WASHINGTON -- The Illinois House voted 65-46 on Tuesday in favor of a bill to give driver's licenses to undocumented immigrants, after advocates argued that the legislation could make the roads safer and prevent people from driving without insurance.
The bill will now go to the desk of Democratic Gov. Pat Quinn, who plans to sign it. The state Senate already approved the measure, also with bipartisan support.
“I want to commend members of the Illinois House for their bipartisan passage of legislation that will help ensure every Illinois motorist is properly licensed and empower more immigrants to become stronger contributors to our economy," Quinn said in a statement after the vote. "Not only will Senate Bill 957 save lives, it will save Illinois motorists $46 million a year in insurance premiums by making sure every driver is properly insured."
When Quinn signs the bill, Illinois will become one of a few states to allow undocumented immigrants to obtain driving permits. Those licenses will not be the same as driver's licenses for citizens and legal residents, and cannot be used as a form of identification in certain situations, like boarding planes or buying weapons.
Many states have begun to issue driver's licenses to young undocumented immigrants who are granted deferred action from the federal government. But the Illinois bill is much broader. It would impact an estimated 25,000 undocumented immigrants in Illinois who currently aren't allowed to drive legally. To obtain the three-year temporary licenses, immigrants will need to pass tests and obtain auto insurance, plus show they live in the state by providing a lease or utility bills.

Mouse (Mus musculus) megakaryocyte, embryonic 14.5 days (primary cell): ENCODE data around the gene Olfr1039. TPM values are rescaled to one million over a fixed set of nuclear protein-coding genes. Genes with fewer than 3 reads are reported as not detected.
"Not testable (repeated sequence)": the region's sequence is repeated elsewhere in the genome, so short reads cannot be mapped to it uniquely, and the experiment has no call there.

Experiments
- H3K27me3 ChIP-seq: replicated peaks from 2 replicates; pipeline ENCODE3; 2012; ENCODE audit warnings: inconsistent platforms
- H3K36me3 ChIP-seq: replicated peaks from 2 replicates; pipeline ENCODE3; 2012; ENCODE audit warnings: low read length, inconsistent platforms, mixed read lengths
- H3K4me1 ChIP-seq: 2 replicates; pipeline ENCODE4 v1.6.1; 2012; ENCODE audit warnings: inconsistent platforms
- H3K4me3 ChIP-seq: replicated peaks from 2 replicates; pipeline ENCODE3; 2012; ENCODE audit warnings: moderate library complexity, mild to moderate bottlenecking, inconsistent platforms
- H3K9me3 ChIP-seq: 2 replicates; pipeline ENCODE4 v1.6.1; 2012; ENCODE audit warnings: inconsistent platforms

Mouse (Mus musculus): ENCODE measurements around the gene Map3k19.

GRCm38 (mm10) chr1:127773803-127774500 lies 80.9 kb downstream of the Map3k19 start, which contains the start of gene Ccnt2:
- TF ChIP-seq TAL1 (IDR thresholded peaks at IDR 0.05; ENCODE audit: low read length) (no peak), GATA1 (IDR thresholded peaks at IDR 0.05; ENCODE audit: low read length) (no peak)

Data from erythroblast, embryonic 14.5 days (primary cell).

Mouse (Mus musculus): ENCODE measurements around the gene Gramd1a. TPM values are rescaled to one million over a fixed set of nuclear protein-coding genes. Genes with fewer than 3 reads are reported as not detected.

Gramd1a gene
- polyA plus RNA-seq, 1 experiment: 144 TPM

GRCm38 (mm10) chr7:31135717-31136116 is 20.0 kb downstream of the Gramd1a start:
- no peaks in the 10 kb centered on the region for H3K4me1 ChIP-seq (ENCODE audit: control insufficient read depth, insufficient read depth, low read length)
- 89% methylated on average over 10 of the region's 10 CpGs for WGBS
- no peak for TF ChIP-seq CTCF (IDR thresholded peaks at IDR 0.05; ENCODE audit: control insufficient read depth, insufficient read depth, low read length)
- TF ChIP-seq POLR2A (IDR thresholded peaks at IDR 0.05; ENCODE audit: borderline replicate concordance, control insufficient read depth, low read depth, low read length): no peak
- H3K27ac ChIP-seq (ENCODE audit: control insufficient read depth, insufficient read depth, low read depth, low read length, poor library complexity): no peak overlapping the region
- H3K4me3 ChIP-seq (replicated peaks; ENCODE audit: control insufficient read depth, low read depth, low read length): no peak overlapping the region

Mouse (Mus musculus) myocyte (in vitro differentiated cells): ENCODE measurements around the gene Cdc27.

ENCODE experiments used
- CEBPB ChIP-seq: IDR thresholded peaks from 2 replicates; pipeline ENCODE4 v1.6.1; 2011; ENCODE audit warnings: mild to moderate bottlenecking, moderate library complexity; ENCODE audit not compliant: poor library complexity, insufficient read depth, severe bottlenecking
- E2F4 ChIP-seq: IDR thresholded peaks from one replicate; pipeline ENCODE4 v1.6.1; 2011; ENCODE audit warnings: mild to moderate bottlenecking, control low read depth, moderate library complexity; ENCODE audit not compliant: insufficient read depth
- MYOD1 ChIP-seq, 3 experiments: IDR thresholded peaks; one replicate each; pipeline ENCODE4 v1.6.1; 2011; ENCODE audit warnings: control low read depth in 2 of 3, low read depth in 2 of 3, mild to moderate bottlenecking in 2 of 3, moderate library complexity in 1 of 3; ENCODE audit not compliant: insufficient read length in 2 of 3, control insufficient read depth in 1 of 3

During debate preceding the vote, opponents of the bill argued it should include fingerprinting to deter fraud. Others said the bill could be violating the Constitution by granting a form of "amnesty" to undocumented immigrants.
"What gives us the right to do this?" asked Rep. Dwight Kay, a Republican, asked on the assembly floor before the vote. "Why are we engaging in activities that the U.S. government should be taking upon themselves? ... We are, I think, breaking the rules. We're not following the U.S. Constitution."
But others within his party were swayed by arguments about public safety, which proponents said would be improved by ensuring more drivers have insurance and have passed driving tests. Rep. Dan Brady, a Republican, said he was reluctantly voting for the bill for that reason.
"We have to begin in this state to take into our own hands immigration issues to make things safer in this state of Illinois that are law-abiding citizens," Brady said on the floor. "It's a sad state of affairs, but the reality is my priority."
Rep. Lou Lang, a Democrat, made a similar argument about the need for people to drive with licenses and insurance. "This bill is about road safety, pure and simple," he said.
"Deportation and the issue of immigration is not our function," he added later. "It's the function of the United States government. The folks that don't have driver's licenses are driving and they work. ... If you want to succumb to fear, you want to succumb to the anger of people in your districts that undocumented immigrants should not be in this country, then call your congressman."
Advocates for the bill said they hope it will be a spark immigration reform nationwide.
"Passing the highway safety legislation is proof that both parties can put the politics of fear and scapegoating aside and work on practical solutions that keep our roads and families safe,” Lawrence Benito, CEO of Illinois Coalition for Immigrant and Refugee Rights. "Illinois is an example of what can happen nationally."